|Chile’s Chicken Valdostana|
“Milanese” is god’s gift to people who love fried food but are afraid to admit it. This easy-to-conquer technique coats meat with crunchy, crispy bread-crumbs. The meat is dipped in flour, then in egg and finally in breadcrumbs. Originally, I tasted it as a “Cotaletta di Vitello alla Milanese”, a restaurant favorite Veal chop that eventually became so expensive; I shifted over to Pork Chops. In Argentina, I sampled the dish with beef, its most popular form there. In Chile, a version called “Valdostana” adds melted cheese and a slice of ham. And despite everything Austrians tell you, Wiener Schnitzel, their national dish, is a variation of Milanese.
Dana Cowin has been the Editor of Food and Wine Magazine for 21 years. Last Fall, she announced she was leaving to take a job as Chief Creative Officer of Chef’s Club International, a restaurant group with ties to Food and Wine. Ms. Cowin’s last issue of the magazine will be its March issue. Her farewell is also an opportunity to plug her last book, “Mastering My Mistakes in the Kitchen” (Harper Collins 2014). The book contains a stunning confession. For years, Ms. Cowin’s attempts at home cooking were met with disastrous results. She decided to chose her 100 favorite dishes and then enlist professional chefs to teach her how to cook. Because Ms. Cowin wields a mighty pen, she was able to attract everyone from Thomas Keller to Alice Waters to help her learn to cook. So it was that last Fall, she teamed up with Ann Burrell, TV chef and hostess of “Worst Cooks in America” to tackle Milanese in Food and Wine.
|Cowin and Burrell in Food and Wine|
Despite its presence in “Mastering My Mistakes”, the dish is very simple to prepare and wonderfully rewarding when done right. The secret Ms. Burrell revealed to Ms. Cowin had to do with how to bread it properly. In the past, Ms Cowin’s hands were became so laden with bread crumbs, she couldn’t adequately coat the Chop. Ms. Burrell taught her how to use one hand for the initial dip into flour before dipping the chop into the eggs. At this point, the switch is made over to other hand which completes the dip into the breadcrumbs. A word about the breadcrumbs: Use Panko, the Japanese bread crumbs responsible for Japan’s version of Pork Milanese, Tonkatsu! The big difference between panko and ordinary western breadcrumbs is that Panko is made from bread without crusts. They are then ground into airy, large flakes, which give fried foods a light crunchy coating. And they stay crispier longer than standard breadcrumbs because they absorb less grease.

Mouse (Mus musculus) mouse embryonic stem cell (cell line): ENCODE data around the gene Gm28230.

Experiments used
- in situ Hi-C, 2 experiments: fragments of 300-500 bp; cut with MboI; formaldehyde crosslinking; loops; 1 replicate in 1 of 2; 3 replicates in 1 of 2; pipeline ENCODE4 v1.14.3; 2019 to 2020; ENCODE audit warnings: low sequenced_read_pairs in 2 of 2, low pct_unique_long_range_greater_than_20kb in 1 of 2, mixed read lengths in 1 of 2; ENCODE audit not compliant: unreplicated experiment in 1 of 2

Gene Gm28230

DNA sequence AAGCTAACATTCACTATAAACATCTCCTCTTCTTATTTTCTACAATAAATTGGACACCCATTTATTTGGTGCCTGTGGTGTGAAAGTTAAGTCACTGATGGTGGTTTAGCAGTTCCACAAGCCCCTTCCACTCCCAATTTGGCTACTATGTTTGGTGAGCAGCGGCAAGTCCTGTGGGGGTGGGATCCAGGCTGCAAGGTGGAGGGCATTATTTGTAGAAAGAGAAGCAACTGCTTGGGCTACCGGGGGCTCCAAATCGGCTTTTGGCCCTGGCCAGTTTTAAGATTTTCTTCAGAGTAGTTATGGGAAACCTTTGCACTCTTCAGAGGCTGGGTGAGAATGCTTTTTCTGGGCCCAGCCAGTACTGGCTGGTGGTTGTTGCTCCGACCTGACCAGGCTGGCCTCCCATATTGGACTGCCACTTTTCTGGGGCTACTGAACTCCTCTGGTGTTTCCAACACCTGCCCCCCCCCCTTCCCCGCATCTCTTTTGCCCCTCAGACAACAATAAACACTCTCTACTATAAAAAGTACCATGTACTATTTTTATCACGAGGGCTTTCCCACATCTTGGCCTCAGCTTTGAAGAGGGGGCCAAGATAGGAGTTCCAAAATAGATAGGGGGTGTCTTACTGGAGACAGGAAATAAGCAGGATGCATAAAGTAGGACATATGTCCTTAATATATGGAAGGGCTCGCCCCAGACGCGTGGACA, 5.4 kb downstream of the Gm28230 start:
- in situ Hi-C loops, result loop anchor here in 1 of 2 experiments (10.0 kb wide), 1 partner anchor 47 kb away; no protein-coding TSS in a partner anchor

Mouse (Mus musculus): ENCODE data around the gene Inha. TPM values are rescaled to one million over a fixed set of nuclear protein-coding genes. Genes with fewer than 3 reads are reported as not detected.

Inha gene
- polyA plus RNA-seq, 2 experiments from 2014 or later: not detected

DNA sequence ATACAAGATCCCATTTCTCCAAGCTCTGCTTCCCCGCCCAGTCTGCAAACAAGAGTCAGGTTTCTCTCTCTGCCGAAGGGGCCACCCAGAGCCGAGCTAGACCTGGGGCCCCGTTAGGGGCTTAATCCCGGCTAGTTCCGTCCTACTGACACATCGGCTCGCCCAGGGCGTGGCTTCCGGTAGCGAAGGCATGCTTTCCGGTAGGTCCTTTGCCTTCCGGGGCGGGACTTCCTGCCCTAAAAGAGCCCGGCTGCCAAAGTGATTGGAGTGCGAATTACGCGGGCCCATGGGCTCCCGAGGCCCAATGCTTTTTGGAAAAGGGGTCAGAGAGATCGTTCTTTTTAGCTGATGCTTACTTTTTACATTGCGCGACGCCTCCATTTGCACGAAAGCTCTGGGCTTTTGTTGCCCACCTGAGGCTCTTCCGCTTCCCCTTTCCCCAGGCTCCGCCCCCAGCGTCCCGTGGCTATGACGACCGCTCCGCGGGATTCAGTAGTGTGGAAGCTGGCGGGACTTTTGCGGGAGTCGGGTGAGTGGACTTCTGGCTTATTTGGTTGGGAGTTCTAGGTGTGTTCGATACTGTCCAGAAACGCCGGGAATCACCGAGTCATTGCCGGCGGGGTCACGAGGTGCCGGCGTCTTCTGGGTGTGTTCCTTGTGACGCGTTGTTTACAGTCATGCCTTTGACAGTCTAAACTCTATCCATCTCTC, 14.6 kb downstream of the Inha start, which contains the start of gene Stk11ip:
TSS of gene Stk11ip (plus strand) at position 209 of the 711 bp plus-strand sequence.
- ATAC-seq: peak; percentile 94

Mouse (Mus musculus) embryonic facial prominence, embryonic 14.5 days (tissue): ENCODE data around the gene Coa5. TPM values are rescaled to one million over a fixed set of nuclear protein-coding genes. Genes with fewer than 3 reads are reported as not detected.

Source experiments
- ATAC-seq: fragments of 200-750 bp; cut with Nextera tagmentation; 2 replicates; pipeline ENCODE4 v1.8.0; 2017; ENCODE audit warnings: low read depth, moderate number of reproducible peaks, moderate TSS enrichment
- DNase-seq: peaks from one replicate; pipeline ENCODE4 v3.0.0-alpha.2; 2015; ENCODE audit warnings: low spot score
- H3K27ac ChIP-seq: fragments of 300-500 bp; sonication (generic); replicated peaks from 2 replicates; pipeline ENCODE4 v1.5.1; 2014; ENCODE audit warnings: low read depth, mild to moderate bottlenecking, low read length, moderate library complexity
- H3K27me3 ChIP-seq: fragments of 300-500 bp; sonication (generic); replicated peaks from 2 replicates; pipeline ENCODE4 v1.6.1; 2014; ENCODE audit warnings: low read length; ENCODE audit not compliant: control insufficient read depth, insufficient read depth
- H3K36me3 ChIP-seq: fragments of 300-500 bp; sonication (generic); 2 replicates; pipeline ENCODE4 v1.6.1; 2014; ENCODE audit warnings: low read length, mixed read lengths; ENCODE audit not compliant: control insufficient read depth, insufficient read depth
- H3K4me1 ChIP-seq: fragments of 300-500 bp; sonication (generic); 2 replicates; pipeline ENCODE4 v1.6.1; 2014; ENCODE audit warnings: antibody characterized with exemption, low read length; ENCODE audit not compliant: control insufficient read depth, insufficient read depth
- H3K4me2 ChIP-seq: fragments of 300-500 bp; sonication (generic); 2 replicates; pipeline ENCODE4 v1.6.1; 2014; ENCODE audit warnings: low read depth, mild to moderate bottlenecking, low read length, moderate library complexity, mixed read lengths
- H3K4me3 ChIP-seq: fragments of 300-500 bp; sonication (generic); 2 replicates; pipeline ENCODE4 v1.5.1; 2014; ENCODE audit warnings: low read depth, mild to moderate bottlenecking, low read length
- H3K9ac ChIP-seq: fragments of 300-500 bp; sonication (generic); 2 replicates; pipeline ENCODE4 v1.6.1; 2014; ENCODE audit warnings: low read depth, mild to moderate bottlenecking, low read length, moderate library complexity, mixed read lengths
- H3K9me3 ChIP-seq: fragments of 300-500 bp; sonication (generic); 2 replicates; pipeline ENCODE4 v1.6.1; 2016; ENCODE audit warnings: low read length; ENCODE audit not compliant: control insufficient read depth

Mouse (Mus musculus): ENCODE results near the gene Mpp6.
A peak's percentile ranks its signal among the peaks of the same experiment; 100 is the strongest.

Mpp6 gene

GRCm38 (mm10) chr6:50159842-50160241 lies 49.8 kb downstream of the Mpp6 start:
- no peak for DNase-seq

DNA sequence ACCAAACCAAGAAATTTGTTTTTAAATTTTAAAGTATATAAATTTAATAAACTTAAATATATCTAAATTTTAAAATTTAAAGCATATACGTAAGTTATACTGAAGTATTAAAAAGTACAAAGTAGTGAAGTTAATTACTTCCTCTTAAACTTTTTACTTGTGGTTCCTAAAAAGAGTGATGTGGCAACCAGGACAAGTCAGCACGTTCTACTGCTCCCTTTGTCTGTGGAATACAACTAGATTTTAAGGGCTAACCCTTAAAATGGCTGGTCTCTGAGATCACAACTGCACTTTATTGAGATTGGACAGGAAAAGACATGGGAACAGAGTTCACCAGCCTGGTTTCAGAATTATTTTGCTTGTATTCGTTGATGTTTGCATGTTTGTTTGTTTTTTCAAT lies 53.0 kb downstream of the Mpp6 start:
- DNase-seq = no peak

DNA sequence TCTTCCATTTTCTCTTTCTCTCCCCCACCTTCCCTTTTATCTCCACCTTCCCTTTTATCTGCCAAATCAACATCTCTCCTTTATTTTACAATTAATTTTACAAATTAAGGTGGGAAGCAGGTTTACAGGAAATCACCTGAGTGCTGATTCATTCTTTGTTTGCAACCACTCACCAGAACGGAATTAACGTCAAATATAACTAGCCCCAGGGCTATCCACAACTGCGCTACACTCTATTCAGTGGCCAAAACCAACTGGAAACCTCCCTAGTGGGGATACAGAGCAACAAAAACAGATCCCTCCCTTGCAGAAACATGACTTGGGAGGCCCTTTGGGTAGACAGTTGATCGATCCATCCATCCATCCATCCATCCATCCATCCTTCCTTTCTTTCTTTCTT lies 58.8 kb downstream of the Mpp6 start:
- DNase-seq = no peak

Mastering Milanese should be breeze if you follow this recipe. I found that the best pork chop for this is one with the bone in. Trader Joe’s sells Frenched Pork Chops which are ideal. And to complete the picture, I served it with a warm salad, I made while the chops sat in the oven before being served. This salad brings together flavors that work beautifully with pork. The apple, of course is a well-known companion to pork. Fennel, red onion and the smoky goodness of bacon combine to make something just perfect to scatter over your finished Milanese. And all this goodness takes all of 45 minutes start to finish. Here are the recipes:
Pork Chops Milanese with a Fennel, Bacon and Apple Salad
2 large eggs
1 cup all-purpose flour
2 cups panko
Four Bone-In Pork Chops, pounded thin to at most 1/2 inch thickness
1 teaspoon extra-virgin olive oil, plus more for frying
For the Fennel, Bacon and Apple Salad:
4 bacon slices (4 ounces), cut crosswise 1/4 inch thick
1 Fennel Bulb, trimmed and thinly sliced
2 Granny Smith apples, peeled and cut into 1/2-inch dice
1/2 small red onion, cut into thin strips
1/2 cup apple cider
2 1/2 tablespoons apple cider vinegar
1. Preheat the oven to 200°. Line a large baking sheet with paper towels.
2. In a shallow bowl, beat the eggs with 1 tablespoon of water. Put the flour and panko in 2 separate shallow bowls. Season the pork with salt and pepper. Dredge in the flour,
3. then dip in the egg, letting the excess drip back into the bowl.
4. Switching hands, dredge the coated pork in the panko, pressing lightly to help it adhere.
5. In a large skillet, heat 1/4 inch of olive oil until shimmering. Add a breaded pork chop and fry over moderately high heat, turning once, until browned and just cooked through, about 5 minutes; transfer to the prepared baking sheet. Repeat with remaining chops and when finished, transfer the pork to the oven to keep warm.
Now make the Fennel Bacon and Apple Salad:
1. Wipe out the skillet and heat the 1 teaspoon of olive oil in it. Add the bacon and cook over moderate heat, stirring, until browned and crisp, 3 to 5 minutes. Add the fennel and cook until slightly opaque and softened.
2. Add the onion and cook until it softens. Add apples and cook over moderately high heat, stirring occasionally, until the apple just starts to soften, about 3 minutes.
3. Add the apple cider and vinegar and cook until the liquid is reduced by half, about 3 minutes. Put the apple mixture into a large bowl. Season with salt and pepper and toss again.
4. Transfer the pork Milanese to plates, top with the salad and serve right away.